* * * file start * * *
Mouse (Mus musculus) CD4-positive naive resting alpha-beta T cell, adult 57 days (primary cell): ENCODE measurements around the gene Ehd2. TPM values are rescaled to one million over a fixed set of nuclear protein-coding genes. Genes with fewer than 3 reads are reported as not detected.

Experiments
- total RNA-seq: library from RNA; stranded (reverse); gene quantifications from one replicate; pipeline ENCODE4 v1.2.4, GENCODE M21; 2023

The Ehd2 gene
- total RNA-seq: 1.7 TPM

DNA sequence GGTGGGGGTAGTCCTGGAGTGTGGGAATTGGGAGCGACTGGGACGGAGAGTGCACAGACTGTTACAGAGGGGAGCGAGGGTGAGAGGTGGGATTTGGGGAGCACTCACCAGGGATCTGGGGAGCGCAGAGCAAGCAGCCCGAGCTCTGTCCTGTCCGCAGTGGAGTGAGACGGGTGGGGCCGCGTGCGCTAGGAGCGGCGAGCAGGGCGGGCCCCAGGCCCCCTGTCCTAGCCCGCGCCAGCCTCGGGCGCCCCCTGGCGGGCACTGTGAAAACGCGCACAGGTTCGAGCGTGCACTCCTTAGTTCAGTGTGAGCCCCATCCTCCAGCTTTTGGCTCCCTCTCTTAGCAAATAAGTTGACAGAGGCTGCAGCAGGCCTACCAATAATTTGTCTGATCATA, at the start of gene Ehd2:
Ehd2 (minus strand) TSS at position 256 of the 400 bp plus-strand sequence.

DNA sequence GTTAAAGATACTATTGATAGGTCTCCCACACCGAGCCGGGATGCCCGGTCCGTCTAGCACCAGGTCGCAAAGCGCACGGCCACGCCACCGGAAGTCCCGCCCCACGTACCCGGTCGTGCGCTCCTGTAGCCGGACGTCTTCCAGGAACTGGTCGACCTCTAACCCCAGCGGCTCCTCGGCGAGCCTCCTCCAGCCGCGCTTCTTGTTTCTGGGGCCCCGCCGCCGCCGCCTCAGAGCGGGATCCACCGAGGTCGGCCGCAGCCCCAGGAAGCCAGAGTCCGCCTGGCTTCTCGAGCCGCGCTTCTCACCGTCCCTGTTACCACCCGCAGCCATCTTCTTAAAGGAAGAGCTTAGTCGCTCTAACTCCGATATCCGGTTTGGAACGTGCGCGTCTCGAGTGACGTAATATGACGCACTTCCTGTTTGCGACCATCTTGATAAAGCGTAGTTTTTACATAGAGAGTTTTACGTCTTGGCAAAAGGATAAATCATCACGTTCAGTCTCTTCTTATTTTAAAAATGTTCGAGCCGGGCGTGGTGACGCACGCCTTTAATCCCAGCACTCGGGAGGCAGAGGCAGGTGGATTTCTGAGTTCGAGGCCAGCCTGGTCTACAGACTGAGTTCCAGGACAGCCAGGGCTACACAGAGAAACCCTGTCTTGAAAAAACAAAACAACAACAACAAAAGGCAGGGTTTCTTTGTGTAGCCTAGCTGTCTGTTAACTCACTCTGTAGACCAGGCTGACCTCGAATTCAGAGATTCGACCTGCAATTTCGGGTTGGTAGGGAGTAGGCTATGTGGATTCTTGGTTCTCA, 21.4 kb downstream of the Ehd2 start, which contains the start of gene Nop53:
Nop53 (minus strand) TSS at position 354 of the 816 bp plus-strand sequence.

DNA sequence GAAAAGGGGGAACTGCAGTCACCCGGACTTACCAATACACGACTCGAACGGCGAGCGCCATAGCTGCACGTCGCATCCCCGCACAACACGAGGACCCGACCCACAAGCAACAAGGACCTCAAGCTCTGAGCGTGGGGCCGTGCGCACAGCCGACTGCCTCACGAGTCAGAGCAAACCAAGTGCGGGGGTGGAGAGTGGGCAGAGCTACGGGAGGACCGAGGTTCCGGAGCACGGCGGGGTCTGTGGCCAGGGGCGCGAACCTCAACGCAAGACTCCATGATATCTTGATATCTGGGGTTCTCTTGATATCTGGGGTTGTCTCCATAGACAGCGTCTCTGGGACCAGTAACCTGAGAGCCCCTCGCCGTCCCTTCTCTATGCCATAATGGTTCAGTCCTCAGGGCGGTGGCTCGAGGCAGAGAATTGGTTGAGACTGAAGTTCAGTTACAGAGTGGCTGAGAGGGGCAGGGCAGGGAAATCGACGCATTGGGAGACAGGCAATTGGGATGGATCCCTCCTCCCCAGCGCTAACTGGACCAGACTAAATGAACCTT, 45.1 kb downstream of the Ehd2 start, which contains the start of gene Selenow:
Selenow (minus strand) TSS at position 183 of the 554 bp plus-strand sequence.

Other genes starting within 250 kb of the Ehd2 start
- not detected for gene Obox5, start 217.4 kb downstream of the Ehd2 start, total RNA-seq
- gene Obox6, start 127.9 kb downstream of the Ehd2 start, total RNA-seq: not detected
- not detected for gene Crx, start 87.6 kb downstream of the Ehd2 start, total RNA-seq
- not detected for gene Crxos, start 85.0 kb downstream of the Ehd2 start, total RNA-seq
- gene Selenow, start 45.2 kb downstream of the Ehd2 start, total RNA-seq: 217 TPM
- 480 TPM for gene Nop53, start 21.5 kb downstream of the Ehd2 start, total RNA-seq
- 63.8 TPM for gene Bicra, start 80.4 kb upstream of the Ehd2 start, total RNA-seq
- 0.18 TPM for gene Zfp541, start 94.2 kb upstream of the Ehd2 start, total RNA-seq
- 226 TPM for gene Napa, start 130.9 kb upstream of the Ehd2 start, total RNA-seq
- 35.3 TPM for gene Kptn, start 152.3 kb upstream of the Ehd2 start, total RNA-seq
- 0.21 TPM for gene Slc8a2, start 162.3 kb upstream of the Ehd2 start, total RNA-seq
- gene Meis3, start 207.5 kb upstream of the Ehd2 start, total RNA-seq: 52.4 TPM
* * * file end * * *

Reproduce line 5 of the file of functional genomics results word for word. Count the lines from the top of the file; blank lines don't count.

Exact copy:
- total RNA-seq: 1.7 TPM